Monday, April 19, 2004

Teckels that are "Gebraushund"

The Germans are very precise about chest measurements as they understand that for a dog to be a "gebrauchshund" (i.e. a "useful" hunting dog), it cannot be too big to fit into a tight den, nor can it be so nose-dead as to be unable to find in the field.

Along with size and nose and gameness, a German working dachshund has to show that it is also not gun shy.

For those interested in the standard for the teckel or hunting dachshund, see >>

What is most remarkable about the FCI working teckel standard is how very precise it is about chest size -- perhaps a reaction to what happened in England and in the U.S., where dachshund chest size was allowed to balloon up to the point that show dogs now have chests as deep as the keel of a boat.

As the standard posted at the web site of the Berlin Teckel Club makes clear, the ideal chest size of a working dachshund is just under 14 inches in circumference.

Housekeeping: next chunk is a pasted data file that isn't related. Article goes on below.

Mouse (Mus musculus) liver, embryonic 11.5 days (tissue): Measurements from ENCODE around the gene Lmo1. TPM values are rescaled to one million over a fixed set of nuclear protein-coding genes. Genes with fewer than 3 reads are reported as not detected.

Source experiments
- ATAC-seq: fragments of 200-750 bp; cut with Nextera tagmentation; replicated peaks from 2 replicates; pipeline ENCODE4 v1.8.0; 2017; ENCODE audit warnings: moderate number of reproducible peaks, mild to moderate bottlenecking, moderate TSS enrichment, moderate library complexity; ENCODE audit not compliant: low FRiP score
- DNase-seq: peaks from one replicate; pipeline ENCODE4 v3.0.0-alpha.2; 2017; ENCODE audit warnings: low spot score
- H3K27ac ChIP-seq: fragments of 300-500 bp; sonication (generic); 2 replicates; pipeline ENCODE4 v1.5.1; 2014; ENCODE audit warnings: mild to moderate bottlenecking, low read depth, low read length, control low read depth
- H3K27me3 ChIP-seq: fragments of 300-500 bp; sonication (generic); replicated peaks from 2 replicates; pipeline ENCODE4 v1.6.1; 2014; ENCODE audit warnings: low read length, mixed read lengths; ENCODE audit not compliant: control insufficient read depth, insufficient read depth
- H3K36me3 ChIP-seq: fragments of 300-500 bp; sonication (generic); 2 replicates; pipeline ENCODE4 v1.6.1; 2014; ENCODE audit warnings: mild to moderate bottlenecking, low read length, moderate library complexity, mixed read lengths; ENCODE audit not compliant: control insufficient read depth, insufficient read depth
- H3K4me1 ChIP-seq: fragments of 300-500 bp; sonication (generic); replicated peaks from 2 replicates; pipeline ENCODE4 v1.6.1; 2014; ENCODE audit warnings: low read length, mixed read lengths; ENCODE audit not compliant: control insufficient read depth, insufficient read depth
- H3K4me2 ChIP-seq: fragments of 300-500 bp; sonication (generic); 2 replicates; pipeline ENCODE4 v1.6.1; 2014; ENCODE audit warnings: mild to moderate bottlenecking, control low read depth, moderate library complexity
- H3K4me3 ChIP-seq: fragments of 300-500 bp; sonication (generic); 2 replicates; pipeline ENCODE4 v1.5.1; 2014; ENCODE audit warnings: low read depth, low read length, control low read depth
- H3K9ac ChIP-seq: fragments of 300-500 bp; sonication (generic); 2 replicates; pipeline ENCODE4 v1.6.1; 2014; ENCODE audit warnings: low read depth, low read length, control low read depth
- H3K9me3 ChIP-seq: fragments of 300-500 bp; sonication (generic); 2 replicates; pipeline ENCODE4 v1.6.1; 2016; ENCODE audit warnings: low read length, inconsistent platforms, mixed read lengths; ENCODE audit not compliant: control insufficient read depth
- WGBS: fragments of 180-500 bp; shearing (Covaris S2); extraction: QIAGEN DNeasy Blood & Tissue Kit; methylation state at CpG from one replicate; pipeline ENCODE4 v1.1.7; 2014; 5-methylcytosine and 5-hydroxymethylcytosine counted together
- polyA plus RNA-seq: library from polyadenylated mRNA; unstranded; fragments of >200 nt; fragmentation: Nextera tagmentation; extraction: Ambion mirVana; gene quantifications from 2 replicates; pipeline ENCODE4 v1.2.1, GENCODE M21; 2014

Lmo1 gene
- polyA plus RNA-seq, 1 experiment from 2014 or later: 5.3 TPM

This 14 inch chest measurement is the same size cited as ideal for working terriers by Barry Jones in the UK (see and Ken James in the U.S. ( see ), and is about the size of the average red fox chest found the world over (see ).

The FCI Standard for Teckel Chest Sizes:

  • Standard Teckel: Chest measurement is given as exactly 35 cm, or 13.78 inches. This is about the same size chest as the average red fox.
  • Miniature Teckel: Circumference of chest from 30 to 35 cm measured when at least 15 months old. This is a smaller chest size which would allow the dog to follow even a very small vixen with a chest of about 12 inches or so.
    Rabbit Teckel: Chest circumference up to 30 cm measured when at least 15 months. These dogs are very small and, as their name suggests, are used for rabbiting. Many have chests that are as small as 10 inches around.

For those interested in working dachshunds in North America, see:

Sunday, April 04, 2004

Animal rights and show rings rosettes: Different fruit from the same root?